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ICO launches investigation into discriminatory AI recruitment

AI recruitment

The UK’s data watchdog is launching an investigation into potential bias when using artificial intelligence (AI) during the recruitment process. The probe will focus on alleged racial discrimination from automated recruitment systems.

The Information Commissioner’s Office (ICO) investigation is in response to accusations that automated recruitment software has been unfairly ruling out candidates who are members of minority groups.

AI is often used in recruitment, both to avoid overloading managers and to remove potential human bias in those hiring. However, there have long been concerns that it may be doing the exact opposite.

In 2018, ecommerce giant Amazon scrapped its AI recruitment tool after it was found to be discriminating against female candidates.

“We will be investigating concerns over the use of algorithms to sift recruitment applications, which could be negatively impacting employment opportunities of those from diverse backgrounds,” a spokesperson from the ICO said.

“We will also set out our expectations through refreshed guidance for AI developers on ensuring that algorithms treat people and their information fairly.”

AI recruitment bias: Algorithms ‘left to own devices’

Natalie Cramp, CEO of data science firm Profusion, said the investigation is “very welcome and overdue”.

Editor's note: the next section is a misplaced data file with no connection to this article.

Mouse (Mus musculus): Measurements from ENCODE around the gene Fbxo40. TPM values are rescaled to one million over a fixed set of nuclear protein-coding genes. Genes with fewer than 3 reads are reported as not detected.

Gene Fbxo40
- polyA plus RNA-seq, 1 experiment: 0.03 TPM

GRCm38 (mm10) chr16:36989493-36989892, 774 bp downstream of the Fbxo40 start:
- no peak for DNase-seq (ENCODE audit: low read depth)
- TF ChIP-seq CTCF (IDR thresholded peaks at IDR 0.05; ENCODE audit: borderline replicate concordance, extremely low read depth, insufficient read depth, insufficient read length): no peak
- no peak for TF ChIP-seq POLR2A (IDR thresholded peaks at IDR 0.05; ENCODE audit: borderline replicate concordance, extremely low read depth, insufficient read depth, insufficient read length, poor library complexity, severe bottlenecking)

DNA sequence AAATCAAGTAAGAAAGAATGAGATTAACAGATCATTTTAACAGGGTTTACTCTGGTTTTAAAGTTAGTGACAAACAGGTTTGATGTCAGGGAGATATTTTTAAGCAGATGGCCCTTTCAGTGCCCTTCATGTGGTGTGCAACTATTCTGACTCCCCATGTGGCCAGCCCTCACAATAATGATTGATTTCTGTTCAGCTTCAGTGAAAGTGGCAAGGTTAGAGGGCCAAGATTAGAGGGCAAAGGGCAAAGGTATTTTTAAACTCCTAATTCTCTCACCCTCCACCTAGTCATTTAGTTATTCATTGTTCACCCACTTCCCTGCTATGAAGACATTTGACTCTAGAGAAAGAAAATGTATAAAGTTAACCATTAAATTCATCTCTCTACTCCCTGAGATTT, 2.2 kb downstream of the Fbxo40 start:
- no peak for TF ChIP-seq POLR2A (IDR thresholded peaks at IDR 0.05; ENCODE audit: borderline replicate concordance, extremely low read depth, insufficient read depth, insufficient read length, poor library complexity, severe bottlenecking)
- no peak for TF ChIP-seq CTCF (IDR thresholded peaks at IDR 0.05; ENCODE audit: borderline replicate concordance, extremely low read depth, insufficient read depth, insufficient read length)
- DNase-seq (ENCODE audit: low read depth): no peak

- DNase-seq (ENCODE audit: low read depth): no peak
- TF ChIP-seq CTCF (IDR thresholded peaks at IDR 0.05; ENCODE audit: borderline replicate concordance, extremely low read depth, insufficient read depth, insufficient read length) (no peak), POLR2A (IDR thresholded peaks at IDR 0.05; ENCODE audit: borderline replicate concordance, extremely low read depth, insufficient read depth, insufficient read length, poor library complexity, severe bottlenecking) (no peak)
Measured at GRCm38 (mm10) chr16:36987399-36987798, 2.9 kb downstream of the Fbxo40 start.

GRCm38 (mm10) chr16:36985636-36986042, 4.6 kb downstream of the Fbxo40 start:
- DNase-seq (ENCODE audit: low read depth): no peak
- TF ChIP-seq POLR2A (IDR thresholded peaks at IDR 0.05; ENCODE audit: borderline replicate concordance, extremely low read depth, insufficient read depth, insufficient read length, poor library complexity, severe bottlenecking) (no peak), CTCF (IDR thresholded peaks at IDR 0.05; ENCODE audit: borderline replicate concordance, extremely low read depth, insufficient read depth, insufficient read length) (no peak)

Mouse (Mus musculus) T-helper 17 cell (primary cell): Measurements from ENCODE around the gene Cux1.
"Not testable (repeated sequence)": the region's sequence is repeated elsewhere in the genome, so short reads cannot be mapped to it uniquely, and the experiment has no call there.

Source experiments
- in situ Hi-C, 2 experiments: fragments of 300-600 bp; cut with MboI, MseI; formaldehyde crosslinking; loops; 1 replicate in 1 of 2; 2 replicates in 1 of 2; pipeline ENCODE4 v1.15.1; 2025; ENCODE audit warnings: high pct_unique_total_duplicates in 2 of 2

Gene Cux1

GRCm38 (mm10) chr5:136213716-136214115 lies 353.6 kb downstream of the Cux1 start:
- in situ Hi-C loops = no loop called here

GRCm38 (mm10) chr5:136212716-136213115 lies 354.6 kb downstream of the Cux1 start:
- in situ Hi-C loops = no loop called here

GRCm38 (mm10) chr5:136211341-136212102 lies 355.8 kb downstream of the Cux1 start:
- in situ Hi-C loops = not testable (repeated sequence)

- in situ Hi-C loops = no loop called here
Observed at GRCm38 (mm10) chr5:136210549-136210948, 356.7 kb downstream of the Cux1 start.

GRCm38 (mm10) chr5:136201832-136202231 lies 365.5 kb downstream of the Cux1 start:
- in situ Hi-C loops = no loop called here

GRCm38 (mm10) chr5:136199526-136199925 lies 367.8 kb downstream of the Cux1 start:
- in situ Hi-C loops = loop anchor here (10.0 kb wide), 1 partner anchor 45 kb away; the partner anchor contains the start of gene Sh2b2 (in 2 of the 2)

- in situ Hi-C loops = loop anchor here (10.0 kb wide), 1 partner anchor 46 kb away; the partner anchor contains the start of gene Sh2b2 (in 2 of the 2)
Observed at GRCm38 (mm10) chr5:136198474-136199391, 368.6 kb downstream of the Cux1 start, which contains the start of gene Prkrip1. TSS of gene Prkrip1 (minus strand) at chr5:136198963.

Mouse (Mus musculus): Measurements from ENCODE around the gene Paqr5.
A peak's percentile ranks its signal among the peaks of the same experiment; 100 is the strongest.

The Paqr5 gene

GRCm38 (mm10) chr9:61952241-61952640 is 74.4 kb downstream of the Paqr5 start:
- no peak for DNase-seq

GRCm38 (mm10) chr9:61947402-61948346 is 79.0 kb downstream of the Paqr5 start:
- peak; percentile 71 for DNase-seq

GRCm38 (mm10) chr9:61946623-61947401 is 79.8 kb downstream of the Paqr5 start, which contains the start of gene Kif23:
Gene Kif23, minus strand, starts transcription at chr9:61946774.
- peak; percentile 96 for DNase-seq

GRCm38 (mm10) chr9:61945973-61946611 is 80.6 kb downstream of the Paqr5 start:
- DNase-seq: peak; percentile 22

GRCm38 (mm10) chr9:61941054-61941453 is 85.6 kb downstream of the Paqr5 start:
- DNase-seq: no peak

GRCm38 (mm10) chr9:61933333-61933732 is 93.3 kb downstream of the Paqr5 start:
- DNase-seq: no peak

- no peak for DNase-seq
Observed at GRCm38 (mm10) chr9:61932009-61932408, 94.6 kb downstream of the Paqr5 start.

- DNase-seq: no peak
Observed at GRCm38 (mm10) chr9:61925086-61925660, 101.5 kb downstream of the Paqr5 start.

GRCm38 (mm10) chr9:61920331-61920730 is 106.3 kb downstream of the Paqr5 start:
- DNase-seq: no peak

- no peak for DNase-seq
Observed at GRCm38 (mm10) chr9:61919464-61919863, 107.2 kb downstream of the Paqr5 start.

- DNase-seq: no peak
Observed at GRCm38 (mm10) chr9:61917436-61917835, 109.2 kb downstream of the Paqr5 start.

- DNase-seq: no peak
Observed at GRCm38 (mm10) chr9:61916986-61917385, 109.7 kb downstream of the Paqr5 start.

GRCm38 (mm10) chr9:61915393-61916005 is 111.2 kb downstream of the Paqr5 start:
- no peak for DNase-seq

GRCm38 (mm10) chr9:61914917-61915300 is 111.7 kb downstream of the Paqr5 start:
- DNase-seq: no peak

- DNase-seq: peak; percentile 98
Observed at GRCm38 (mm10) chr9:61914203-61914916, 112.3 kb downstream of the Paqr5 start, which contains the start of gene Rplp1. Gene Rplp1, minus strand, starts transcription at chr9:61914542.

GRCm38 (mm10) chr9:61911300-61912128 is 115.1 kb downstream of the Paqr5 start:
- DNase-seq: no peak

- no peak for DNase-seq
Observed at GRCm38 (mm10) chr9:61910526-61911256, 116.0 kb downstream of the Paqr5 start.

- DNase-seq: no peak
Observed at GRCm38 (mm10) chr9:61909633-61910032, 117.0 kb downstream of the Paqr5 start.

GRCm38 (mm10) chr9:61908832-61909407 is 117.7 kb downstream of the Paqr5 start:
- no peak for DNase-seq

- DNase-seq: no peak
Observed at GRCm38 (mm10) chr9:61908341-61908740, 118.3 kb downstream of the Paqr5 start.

Cramp said there have been “a number of recent incidents where organisations have employed algorithms for functions such as recruitment, and the result has been racial or sexist discrimination”.

According to Cramp, the issue could be that there is either bias being programmed into these algorithms, or in the data sets that they use.

“These algorithms have essentially been left to their own devices, leading to thousands of people having negative impacts on their opportunities,” Cramp added.

Joe Aiston, senior counsel at the law firm Taylor Wessing, said: “If recruitment software analyses writing or speech patterns to determine who weaker candidates might be, this could have a disproportionately negative impact on individuals who do not have English as a first language or who are neurodiverse.

“A decision made by AI to reject such a candidate for a role purely on this basis could result in a discrimination claim against the employer despite that decision not having been made by a human.”

Peter van der Putten, director AI Lab at US software firm Pegasystems, said that errors can creep into machine learning models “even if its designers have the best intentions”.

Putten added: “Therefore, organisations need to make sure that the data, models and logic being used to create their algorithms is absent of prejudice as much as possible, AI-powered decisions are continuously monitored for bias and material automated decisions come with complimentary automated explanation facilities.”